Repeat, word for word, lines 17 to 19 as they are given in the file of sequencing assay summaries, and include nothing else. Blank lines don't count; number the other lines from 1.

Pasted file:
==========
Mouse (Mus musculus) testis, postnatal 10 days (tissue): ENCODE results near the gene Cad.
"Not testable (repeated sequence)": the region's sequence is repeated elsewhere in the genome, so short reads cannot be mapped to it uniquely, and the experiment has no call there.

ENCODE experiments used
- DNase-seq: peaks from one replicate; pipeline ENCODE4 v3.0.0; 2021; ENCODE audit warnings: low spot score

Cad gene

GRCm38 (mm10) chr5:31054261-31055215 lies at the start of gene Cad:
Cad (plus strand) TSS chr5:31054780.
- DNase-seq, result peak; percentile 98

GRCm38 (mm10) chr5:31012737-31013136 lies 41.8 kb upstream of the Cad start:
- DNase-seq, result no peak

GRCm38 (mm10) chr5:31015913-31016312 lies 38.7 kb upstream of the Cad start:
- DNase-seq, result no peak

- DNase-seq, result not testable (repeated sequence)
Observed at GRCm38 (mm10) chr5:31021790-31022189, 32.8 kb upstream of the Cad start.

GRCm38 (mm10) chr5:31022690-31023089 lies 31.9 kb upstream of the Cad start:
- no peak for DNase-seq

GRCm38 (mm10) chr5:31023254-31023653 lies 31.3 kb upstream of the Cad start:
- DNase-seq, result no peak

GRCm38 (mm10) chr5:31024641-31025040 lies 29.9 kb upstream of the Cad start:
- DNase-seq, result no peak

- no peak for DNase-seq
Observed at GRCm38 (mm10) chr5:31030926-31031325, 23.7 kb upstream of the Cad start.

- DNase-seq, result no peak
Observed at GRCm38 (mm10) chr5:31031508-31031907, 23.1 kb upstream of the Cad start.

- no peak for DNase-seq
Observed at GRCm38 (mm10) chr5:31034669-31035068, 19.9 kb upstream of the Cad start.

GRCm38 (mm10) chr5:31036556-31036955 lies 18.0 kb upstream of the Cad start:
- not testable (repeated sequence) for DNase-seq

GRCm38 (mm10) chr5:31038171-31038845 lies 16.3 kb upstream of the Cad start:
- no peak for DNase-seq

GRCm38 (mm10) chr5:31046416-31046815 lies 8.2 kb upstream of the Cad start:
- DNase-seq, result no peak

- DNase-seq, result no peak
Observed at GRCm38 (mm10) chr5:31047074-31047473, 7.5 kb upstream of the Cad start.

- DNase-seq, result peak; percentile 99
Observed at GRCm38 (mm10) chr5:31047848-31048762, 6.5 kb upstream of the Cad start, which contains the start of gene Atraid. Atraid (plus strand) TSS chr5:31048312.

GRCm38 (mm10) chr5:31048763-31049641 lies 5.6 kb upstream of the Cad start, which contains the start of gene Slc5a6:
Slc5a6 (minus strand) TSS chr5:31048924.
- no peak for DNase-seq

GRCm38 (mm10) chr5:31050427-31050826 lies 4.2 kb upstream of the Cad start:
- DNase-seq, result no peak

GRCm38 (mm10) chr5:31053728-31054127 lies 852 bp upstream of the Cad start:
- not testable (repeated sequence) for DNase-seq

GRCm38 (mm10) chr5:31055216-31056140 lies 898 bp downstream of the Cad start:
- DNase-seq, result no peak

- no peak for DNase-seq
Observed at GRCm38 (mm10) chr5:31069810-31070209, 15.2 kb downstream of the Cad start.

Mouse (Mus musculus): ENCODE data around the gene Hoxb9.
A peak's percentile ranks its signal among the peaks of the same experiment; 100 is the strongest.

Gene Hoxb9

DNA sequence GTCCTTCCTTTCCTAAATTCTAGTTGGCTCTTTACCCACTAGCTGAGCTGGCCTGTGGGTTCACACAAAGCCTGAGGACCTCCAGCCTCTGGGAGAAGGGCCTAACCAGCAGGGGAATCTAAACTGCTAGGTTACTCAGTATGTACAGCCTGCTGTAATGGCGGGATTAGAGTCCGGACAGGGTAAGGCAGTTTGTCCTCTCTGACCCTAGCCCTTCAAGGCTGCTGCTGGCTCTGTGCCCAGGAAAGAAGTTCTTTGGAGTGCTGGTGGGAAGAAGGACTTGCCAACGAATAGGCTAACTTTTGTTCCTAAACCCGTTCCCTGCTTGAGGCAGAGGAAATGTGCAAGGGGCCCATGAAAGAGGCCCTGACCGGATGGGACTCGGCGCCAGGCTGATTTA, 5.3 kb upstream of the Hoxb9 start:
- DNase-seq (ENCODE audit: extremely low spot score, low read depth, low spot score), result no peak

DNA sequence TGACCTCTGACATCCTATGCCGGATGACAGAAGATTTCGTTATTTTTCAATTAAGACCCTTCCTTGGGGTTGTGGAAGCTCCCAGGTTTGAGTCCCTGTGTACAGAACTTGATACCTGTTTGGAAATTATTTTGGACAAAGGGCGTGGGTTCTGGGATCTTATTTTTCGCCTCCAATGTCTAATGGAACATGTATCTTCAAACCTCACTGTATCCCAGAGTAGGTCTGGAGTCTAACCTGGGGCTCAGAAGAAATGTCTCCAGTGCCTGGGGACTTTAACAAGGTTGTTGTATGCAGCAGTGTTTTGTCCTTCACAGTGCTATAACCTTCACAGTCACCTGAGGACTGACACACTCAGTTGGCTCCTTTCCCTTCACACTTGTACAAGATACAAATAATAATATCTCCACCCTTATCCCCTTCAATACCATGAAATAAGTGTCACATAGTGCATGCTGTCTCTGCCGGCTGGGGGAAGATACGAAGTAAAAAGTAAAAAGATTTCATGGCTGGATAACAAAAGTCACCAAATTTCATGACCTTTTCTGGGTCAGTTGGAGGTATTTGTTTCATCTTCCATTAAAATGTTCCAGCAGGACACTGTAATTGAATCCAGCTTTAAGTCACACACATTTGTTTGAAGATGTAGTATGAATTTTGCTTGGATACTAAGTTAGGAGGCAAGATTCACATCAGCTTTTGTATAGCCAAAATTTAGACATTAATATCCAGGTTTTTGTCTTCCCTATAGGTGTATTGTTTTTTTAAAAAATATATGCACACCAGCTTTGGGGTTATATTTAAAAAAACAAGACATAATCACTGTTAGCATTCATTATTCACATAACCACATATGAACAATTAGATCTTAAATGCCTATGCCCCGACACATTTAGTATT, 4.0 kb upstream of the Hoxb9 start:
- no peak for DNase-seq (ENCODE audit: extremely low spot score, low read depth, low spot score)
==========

GRCm38 (mm10) chr5:31023254-31023653 lies 31.3 kb upstream of the Cad start:
- DNase-seq, result no peak

GRCm38 (mm10) chr5:31024641-31025040 lies 29.9 kb upstream of the Cad start: